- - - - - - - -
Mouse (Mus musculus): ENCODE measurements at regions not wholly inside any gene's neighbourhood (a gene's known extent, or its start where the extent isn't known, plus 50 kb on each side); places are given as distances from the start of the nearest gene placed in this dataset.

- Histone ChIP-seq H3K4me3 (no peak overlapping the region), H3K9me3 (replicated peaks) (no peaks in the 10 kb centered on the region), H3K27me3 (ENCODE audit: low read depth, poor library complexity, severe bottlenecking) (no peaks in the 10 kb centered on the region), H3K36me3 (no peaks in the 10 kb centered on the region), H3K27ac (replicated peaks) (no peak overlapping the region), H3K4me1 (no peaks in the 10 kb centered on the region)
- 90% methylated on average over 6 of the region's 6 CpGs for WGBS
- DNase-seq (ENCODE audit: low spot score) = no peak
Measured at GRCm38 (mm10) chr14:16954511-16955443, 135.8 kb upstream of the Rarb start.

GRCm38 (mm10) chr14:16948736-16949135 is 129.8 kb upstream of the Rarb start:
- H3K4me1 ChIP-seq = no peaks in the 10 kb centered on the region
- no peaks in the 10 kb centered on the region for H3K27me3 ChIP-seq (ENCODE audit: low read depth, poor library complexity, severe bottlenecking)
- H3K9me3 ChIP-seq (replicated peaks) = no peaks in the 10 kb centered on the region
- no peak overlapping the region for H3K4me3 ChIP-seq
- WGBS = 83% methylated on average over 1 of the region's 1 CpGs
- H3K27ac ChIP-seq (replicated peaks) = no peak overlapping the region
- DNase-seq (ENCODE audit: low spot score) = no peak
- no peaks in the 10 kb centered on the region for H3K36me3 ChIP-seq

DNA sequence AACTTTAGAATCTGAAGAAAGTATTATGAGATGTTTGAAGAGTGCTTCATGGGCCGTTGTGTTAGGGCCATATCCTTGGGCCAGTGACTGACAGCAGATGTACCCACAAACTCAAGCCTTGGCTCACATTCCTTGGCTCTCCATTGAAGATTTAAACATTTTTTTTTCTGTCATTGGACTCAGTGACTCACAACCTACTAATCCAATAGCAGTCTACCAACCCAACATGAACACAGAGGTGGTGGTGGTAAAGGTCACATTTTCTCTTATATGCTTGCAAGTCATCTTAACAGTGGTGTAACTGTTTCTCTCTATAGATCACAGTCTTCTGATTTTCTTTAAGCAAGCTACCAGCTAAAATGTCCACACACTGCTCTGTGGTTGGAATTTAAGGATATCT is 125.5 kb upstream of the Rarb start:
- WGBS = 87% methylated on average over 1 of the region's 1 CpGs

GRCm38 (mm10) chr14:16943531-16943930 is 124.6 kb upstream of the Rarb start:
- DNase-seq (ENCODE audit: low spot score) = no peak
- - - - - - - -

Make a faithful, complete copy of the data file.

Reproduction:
Mouse (Mus musculus): ENCODE measurements at regions not wholly inside any gene's neighbourhood (a gene's known extent, or its start where the extent isn't known, plus 50 kb on each side); places are given as distances from the start of the nearest gene placed in this dataset.

- Histone ChIP-seq H3K4me3 (no peak overlapping the region), H3K9me3 (replicated peaks) (no peaks in the 10 kb centered on the region), H3K27me3 (ENCODE audit: low read depth, poor library complexity, severe bottlenecking) (no peaks in the 10 kb centered on the region), H3K36me3 (no peaks in the 10 kb centered on the region), H3K27ac (replicated peaks) (no peak overlapping the region), H3K4me1 (no peaks in the 10 kb centered on the region)
- 90% methylated on average over 6 of the region's 6 CpGs for WGBS
- DNase-seq (ENCODE audit: low spot score) = no peak
Measured at GRCm38 (mm10) chr14:16954511-16955443, 135.8 kb upstream of the Rarb start.

GRCm38 (mm10) chr14:16948736-16949135 is 129.8 kb upstream of the Rarb start:
- H3K4me1 ChIP-seq = no peaks in the 10 kb centered on the region
- no peaks in the 10 kb centered on the region for H3K27me3 ChIP-seq (ENCODE audit: low read depth, poor library complexity, severe bottlenecking)
- H3K9me3 ChIP-seq (replicated peaks) = no peaks in the 10 kb centered on the region
- no peak overlapping the region for H3K4me3 ChIP-seq
- WGBS = 83% methylated on average over 1 of the region's 1 CpGs
- H3K27ac ChIP-seq (replicated peaks) = no peak overlapping the region
- DNase-seq (ENCODE audit: low spot score) = no peak
- no peaks in the 10 kb centered on the region for H3K36me3 ChIP-seq

DNA sequence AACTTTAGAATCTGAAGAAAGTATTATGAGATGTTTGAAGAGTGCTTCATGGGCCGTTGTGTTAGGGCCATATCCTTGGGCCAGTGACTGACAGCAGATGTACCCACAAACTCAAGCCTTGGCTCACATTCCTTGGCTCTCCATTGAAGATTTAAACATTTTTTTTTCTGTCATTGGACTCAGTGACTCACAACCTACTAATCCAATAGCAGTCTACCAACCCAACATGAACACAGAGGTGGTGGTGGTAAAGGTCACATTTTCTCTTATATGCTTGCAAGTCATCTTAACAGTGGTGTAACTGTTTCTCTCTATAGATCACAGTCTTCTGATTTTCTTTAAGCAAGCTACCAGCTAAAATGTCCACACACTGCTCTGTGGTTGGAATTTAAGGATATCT is 125.5 kb upstream of the Rarb start:
- WGBS = 87% methylated on average over 1 of the region's 1 CpGs

GRCm38 (mm10) chr14:16943531-16943930 is 124.6 kb upstream of the Rarb start:
- DNase-seq (ENCODE audit: low spot score) = no peak